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Misinformation Overload: Choose What You Share

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Misinformation is a common practice on the world wide web. What is not true becomes factual. What is hearsay becomes the truth.

It is very easy to retweet and share information on social media that have not been verified. If someone who has great influence on many people posted it, people will believe it right away. If a post has hundreds and thousands of comments, people will assume that it is factual, indeed.

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One good example is the internet death hoaxes that seem to victimize different celebrities every year. Many poor celebrities have been “killed” on the internet. Long before Nelson Mandela peacefully rested in peace last 2013, he was rumored to be dead in early 2011. News of his “death” spread like wildfire on Twitter. ?Hashtags like “#RIPNelsonMandela” and “RIPMandela” were tweeted and exchanged for a few days.?The Nelson Mandela Foundation even had to confirm that it was false before the rumors ceased. They had a hard time killing the fire of the rumor because people kept tweeting and posting about it.

In 2014, news got out that Justin Bieber was caught having marijuana.?4Chan users posted fake Twitter pictures?in which they appeared to have been cutting themselves. These mere tweets, apparently got Justin Bieber fans to react violently. They followed suit and actually started cutting themselves, and post pictures of their wounds. They even used the #cutforbieber hashtag,?much to the dismay of the elderly. A sample tweet goes like this:??”?#cutforbieber?you stop using drugs and we’ll stop cutting”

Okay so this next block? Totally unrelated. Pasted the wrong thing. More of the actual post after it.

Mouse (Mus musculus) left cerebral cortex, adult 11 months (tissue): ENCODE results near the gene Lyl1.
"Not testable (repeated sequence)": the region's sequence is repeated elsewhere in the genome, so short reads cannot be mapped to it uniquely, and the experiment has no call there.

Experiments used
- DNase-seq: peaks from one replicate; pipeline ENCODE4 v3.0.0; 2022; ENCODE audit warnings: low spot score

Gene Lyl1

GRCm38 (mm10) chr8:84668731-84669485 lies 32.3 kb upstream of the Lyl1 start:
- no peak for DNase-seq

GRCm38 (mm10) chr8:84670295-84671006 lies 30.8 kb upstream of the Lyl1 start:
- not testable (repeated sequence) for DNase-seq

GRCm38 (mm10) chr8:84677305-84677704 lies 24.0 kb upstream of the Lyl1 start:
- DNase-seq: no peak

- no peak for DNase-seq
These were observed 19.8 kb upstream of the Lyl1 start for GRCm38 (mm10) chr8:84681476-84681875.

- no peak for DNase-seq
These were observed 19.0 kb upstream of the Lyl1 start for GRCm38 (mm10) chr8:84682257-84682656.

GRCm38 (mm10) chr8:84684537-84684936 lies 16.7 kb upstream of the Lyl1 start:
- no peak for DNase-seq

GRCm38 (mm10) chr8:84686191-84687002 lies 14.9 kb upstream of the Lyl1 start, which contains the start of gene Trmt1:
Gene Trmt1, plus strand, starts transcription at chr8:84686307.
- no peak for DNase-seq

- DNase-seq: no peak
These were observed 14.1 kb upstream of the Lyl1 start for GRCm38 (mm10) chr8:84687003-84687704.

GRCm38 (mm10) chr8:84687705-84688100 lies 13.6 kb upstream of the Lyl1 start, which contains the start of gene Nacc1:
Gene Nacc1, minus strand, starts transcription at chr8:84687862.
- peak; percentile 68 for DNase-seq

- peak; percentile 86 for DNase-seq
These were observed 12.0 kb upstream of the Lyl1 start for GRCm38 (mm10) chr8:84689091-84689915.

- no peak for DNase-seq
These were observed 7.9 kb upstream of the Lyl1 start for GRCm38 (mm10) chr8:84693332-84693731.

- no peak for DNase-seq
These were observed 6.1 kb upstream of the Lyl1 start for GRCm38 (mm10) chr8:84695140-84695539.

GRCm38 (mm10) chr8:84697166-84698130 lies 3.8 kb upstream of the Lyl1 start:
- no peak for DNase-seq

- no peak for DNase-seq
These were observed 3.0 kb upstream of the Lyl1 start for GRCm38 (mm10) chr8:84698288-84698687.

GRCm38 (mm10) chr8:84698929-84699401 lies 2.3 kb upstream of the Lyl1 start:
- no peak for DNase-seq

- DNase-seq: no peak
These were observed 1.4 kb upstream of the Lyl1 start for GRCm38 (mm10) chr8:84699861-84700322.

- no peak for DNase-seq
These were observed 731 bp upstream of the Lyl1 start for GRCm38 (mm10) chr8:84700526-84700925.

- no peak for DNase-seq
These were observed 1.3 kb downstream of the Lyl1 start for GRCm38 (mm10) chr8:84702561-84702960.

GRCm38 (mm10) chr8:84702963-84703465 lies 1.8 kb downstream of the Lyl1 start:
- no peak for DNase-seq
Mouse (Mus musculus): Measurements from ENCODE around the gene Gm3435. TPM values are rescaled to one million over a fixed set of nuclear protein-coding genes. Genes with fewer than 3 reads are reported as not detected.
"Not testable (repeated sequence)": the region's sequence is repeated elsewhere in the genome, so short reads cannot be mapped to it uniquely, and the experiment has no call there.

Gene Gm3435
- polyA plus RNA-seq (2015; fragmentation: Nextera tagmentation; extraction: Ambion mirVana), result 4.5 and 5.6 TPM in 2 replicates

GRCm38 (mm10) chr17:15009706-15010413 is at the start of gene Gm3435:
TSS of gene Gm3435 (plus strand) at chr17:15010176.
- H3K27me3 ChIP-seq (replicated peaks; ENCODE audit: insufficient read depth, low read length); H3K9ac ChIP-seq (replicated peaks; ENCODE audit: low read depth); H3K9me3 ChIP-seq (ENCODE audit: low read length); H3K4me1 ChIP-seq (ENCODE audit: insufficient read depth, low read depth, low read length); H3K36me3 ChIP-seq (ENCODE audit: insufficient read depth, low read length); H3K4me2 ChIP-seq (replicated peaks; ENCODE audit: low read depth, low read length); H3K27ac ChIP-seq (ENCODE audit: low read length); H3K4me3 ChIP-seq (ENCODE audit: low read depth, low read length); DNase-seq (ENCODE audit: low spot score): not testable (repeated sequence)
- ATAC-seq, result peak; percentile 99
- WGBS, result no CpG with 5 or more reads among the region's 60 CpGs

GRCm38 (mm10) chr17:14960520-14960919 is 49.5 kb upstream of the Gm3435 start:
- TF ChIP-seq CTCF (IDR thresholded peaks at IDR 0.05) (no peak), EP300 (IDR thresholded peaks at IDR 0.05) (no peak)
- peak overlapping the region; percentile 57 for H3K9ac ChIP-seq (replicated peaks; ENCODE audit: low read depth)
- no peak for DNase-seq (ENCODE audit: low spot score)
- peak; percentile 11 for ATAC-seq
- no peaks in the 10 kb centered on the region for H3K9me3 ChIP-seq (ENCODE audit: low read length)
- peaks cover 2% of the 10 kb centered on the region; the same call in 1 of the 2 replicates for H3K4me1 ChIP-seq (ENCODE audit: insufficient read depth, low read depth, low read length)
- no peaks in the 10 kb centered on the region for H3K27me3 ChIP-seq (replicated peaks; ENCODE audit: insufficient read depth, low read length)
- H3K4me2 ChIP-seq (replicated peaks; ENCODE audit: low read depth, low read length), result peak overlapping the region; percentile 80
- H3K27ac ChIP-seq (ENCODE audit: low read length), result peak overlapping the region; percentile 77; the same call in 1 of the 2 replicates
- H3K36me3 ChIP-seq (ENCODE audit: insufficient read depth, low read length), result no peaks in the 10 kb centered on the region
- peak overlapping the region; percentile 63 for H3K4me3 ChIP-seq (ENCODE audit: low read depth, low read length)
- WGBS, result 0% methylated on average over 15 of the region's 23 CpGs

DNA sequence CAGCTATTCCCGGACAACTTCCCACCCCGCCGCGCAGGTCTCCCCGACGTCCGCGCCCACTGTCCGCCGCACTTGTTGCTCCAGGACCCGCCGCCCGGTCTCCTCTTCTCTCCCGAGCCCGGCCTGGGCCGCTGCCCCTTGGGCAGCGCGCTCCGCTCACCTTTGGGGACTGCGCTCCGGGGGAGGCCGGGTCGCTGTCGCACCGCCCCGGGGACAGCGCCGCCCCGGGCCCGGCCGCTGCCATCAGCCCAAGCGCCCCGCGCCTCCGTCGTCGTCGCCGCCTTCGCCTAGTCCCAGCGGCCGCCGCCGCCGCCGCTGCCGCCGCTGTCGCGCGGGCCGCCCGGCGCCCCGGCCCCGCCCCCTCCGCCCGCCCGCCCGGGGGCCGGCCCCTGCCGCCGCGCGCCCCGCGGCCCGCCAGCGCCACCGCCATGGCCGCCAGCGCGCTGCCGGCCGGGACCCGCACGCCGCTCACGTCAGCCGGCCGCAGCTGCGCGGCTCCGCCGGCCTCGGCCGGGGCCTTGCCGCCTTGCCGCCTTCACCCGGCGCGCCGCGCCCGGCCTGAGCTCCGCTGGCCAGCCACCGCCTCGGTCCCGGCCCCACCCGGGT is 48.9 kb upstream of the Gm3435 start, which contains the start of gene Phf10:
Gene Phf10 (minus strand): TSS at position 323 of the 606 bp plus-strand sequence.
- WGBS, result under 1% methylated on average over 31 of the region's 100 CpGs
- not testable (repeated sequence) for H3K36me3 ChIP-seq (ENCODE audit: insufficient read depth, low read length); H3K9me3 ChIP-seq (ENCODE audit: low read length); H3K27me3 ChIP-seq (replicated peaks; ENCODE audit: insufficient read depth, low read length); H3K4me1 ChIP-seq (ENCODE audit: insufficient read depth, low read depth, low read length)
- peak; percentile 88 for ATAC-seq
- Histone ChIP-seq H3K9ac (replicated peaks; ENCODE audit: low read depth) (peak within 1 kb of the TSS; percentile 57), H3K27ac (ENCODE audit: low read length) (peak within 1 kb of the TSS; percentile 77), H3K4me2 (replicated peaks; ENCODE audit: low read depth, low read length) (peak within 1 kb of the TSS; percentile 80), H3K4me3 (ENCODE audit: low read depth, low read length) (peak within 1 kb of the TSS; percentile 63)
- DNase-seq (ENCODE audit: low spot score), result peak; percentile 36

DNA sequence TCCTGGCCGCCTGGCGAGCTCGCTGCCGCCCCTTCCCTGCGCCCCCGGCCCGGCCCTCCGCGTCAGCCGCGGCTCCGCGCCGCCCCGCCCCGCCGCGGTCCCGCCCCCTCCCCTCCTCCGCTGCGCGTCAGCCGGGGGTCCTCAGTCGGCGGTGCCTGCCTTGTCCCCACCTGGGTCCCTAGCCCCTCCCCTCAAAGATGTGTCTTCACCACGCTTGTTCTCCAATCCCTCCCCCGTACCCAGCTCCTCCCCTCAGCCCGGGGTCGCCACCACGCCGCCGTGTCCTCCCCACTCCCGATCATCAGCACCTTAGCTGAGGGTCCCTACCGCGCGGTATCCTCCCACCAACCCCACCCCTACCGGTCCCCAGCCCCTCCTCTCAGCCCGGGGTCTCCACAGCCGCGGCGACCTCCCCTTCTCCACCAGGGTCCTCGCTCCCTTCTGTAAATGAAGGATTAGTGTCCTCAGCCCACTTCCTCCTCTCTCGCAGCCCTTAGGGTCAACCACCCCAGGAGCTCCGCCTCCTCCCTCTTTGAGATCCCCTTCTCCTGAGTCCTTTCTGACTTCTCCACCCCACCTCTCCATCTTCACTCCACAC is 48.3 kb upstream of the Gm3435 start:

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This is the bad thing about misinformation on the internet – it’s faster than word of mouth. Once you post it, it is very hard to get it back. We cannot control the effects it may give. We cannot have complete control over what happens next. So before posting or retweeting something, do these tips:

  • Always verify. It never hurts to ask. One question may save the truth.
  • Google for facts. See all reviews, comments and feedback about an issue before commenting or sharing.
  • Never be afraid to stand up for the truth. If you see something that is wrong or being considered as a truth, correct it. You may be the only brave one to do it.

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